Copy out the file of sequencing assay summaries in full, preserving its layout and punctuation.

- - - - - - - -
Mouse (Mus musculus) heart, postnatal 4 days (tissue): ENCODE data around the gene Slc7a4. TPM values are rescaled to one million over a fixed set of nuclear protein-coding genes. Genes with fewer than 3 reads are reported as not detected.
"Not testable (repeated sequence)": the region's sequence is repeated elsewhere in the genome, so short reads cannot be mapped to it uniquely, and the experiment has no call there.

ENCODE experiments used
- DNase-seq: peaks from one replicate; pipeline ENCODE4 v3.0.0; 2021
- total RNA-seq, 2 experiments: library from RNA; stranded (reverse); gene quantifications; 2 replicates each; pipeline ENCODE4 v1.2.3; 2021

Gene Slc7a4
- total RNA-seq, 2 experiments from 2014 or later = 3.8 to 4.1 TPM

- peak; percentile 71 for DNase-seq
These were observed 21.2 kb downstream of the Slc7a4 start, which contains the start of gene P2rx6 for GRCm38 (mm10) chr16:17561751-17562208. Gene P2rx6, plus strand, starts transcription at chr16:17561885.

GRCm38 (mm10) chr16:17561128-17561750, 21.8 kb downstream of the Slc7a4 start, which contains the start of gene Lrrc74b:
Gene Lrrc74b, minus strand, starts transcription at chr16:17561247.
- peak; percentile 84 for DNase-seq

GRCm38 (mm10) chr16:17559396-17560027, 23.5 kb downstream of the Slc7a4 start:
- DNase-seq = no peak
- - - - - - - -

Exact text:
Mouse (Mus musculus) heart, postnatal 4 days (tissue): ENCODE data around the gene Slc7a4. TPM values are rescaled to one million over a fixed set of nuclear protein-coding genes. Genes with fewer than 3 reads are reported as not detected.
"Not testable (repeated sequence)": the region's sequence is repeated elsewhere in the genome, so short reads cannot be mapped to it uniquely, and the experiment has no call there.

ENCODE experiments used
- DNase-seq: peaks from one replicate; pipeline ENCODE4 v3.0.0; 2021
- total RNA-seq, 2 experiments: library from RNA; stranded (reverse); gene quantifications; 2 replicates each; pipeline ENCODE4 v1.2.3; 2021

Gene Slc7a4
- total RNA-seq, 2 experiments from 2014 or later = 3.8 to 4.1 TPM

- peak; percentile 71 for DNase-seq
These were observed 21.2 kb downstream of the Slc7a4 start, which contains the start of gene P2rx6 for GRCm38 (mm10) chr16:17561751-17562208. Gene P2rx6, plus strand, starts transcription at chr16:17561885.

GRCm38 (mm10) chr16:17561128-17561750, 21.8 kb downstream of the Slc7a4 start, which contains the start of gene Lrrc74b:
Gene Lrrc74b, minus strand, starts transcription at chr16:17561247.
- peak; percentile 84 for DNase-seq

GRCm38 (mm10) chr16:17559396-17560027, 23.5 kb downstream of the Slc7a4 start:
- DNase-seq = no peak